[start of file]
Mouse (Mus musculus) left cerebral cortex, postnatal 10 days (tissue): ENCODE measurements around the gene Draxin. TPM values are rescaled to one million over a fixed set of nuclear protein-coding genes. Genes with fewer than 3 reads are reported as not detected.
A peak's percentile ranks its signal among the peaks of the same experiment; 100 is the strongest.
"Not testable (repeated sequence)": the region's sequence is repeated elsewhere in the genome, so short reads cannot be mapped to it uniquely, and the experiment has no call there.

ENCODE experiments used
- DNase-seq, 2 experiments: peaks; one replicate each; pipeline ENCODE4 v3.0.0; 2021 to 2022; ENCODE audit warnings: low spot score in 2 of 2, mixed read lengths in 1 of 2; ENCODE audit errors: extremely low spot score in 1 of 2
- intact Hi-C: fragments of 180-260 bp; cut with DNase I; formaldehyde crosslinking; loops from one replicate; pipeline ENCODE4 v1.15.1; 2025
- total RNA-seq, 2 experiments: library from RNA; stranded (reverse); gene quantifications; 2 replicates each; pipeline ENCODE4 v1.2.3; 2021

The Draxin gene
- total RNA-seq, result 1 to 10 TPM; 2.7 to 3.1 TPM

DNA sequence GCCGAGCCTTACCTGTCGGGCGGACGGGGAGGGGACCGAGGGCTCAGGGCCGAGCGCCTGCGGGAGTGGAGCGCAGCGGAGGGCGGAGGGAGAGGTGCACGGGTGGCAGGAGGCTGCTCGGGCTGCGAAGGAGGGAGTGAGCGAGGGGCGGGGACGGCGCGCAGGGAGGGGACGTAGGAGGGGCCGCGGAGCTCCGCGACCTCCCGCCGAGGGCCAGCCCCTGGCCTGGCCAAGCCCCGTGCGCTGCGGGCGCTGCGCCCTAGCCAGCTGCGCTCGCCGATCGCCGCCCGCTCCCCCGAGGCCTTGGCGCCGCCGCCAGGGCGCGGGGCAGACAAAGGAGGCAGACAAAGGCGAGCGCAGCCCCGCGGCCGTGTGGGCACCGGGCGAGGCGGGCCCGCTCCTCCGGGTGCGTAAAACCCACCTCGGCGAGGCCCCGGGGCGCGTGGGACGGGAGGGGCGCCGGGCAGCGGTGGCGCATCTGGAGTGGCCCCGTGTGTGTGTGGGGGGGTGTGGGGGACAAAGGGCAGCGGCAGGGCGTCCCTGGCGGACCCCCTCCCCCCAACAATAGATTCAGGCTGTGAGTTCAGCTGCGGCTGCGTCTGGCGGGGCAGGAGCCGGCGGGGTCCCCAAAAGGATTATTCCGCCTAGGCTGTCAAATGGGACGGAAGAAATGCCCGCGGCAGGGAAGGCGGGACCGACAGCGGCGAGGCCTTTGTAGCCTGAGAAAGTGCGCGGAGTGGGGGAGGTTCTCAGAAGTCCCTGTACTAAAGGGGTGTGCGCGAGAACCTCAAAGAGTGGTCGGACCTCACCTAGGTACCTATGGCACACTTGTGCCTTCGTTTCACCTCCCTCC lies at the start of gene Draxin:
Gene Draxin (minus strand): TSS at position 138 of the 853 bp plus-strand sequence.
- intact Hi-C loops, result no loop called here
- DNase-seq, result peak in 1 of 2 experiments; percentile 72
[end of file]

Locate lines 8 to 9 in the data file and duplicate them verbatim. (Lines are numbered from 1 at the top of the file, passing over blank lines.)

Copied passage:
The Draxin gene
- total RNA-seq, result 1 to 10 TPM; 2.7 to 3.1 TPM